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Djokic v. Perez

Civil Court of the City of New York, Kings County

December 15, 2008


The opinion of the court was delivered by: George M. Heymann, J.

Published by New York State Law Reporting Bureau pursuant to Judiciary Law § 431.

This opinion is uncorrected and subject to revision before publication in the printed Official Reports.

This owner use holdover proceeding was commenced with the service of a petition and notice of petition on the respondent by substituted service on her son "John" Perez on February 19, 2008 with copies mailed to the respondent by certified and regular mail the following day, February 20, 2008.*fn1 According to the clerk's date and time stamp, the notice of petition and petition and affidavit of service were filed on February 25, 2008 at 3:59 P.M.. The matter was noticed to be heard on February 29, 2008.

On February 29, 2008, the respondent sought an adjournment to obtain counsel. No answer was served upon the petitioner or filed with the Court on that date and the matter was adjourned to March 24, 2008. On March 24, the Court denied an application for another adjournment and the case was referred to the Expediter for trial. While waiting to be assigned to a trial part, respondent retained counsel. Due to the late hour when case was finally before the court, it was further adjourned to March 31, 2008. No application for an extension to file a written answer was made by the respondent. A written answer was served on the petitioner on March 28, 2008.

The respondent has moved for dismissal on the grounds that the Court lacks jurisdiction as the notice of petition was not filed with the Court within three days of mailing as required by Real Property Actions and Proceedings Law (RPAPL) 735 (2) and petitioner failed to complete service of the notice of petition and petition by filing proof of service at least five days prior to the date the petition was noticed to be heard in accordance with RPAPL 733 (1).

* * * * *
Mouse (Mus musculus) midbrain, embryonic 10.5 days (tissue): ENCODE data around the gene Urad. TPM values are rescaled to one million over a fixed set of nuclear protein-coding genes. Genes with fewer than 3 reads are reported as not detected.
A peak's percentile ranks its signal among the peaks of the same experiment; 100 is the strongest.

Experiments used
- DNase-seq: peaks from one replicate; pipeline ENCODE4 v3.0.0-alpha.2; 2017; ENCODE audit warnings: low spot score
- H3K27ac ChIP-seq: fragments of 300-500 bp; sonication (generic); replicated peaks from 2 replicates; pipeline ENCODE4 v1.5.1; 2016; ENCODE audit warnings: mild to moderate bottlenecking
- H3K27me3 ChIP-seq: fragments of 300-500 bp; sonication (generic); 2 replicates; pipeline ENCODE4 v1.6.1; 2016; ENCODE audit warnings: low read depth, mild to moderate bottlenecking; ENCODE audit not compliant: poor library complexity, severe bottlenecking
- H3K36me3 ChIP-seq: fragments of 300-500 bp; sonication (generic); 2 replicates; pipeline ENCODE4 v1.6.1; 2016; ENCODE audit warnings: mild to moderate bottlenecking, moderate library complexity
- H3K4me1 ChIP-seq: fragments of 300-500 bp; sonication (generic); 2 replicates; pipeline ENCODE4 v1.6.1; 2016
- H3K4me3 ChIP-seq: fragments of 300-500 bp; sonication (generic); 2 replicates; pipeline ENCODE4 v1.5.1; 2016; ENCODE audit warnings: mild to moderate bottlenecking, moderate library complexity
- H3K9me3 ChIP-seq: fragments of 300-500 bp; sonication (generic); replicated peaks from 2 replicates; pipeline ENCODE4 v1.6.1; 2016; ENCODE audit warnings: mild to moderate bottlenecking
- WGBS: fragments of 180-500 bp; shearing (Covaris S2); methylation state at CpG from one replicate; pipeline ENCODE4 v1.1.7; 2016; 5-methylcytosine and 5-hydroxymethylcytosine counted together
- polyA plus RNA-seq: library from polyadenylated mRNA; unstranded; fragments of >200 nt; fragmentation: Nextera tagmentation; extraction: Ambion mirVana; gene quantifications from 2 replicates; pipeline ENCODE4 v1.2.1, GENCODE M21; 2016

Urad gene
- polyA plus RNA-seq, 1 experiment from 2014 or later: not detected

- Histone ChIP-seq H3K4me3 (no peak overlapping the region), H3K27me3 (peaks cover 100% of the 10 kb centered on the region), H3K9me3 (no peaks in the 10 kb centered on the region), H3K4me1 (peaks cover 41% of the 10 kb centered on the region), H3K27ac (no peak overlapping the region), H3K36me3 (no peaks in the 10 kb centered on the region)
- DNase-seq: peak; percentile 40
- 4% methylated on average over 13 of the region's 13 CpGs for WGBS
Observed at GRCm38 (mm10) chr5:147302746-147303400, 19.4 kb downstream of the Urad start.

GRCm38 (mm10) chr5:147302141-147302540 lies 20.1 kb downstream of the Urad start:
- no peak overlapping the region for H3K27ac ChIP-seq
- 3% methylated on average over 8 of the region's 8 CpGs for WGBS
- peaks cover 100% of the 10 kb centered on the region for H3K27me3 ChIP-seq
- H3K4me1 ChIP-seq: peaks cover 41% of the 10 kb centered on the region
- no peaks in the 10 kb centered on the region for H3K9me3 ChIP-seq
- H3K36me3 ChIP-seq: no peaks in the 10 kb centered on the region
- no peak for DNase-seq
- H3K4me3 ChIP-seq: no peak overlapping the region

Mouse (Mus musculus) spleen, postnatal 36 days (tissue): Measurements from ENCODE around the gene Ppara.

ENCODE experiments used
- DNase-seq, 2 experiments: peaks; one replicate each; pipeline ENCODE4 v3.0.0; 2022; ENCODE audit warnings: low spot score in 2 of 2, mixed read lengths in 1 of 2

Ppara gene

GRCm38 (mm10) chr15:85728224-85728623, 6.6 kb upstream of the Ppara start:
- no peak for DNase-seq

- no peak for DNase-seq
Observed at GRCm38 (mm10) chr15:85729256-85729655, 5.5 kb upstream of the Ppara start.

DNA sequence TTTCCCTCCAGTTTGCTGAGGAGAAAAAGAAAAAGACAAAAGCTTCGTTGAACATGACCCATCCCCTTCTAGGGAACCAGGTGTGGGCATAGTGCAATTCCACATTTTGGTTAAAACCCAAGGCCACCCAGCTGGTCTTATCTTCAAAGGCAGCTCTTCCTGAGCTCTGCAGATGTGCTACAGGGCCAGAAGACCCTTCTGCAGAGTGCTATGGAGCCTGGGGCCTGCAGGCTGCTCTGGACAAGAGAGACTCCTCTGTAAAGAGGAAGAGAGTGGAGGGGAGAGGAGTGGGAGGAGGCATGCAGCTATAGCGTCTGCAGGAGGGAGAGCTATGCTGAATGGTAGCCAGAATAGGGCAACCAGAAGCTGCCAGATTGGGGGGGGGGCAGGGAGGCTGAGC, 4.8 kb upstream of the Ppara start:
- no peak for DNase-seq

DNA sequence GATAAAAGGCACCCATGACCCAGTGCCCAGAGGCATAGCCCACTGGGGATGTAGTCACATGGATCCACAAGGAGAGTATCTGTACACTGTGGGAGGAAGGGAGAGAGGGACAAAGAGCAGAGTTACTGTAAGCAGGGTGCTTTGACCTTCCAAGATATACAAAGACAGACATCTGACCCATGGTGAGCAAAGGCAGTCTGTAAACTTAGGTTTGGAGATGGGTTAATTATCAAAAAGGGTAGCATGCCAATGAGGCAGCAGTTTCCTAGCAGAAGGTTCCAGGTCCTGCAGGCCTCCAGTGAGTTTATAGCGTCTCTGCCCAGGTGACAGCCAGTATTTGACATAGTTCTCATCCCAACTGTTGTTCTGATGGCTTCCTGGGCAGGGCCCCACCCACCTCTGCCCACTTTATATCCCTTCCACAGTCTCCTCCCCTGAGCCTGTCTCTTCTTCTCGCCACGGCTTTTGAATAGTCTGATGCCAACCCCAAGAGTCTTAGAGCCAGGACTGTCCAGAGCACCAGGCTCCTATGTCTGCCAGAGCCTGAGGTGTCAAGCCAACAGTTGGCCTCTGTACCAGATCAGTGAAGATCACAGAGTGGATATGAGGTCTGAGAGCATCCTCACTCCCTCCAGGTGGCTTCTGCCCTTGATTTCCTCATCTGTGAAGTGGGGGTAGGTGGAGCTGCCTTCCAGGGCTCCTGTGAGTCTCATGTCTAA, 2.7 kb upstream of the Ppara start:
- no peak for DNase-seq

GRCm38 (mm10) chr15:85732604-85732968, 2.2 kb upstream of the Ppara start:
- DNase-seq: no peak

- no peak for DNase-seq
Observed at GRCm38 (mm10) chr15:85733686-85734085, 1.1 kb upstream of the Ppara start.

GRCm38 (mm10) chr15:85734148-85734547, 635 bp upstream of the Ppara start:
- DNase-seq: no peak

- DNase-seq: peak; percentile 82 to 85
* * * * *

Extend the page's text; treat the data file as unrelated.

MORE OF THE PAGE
The petitioner cross moved for an order denying the respondent's motion to dismiss; correcting the "clerical error" of the clerk's date and time stamp to "accurately reflect" that the filing was made February 22, 2008 and striking the service of the written answer, dated March 28, 2008, as untimely.


RPAPL 733(1): ....the notice of petition and petition shall be served at least five and not more than twelve days before the time at which the petition is noticed to be heard.

RPAPL 735(2): The notice of petition ...and petition together with proof of service thereof shall be filed with the court or clerk thereof within three days after;

(b) mailing to respondent, when service is made by the alternatives above provided [service on a suitable person or affixing to a conspicuous part of the property sought], and such service shall be complete upon the filing of proof of service.

RPAPL 743: ... If the notice of petition was served at least eight days before the time at which it was noticed to be heard and it so demands, the answer shall be made at least three days before the time the petition is noticed to be heard and, if in writing, it shall be served within such time; whereupon any reply shall be served at least one day before such time.

CPLR 409(a): Proof of service of the ... notice of petition and petition ...shall be filed with the clerk of the court in the county in which the action is brought.

CPLR 2001: At any stage of an action, including the filing of a ... petition to commence an action, the court may permit a mistake, omission, defect or irregularity, ... or other mistake in the filing process, to be corrected, upon such terms as may be just, or if a substantial right of a party is not prejudiced, the mistake, omission, defect or irregularity shall be disregarded ...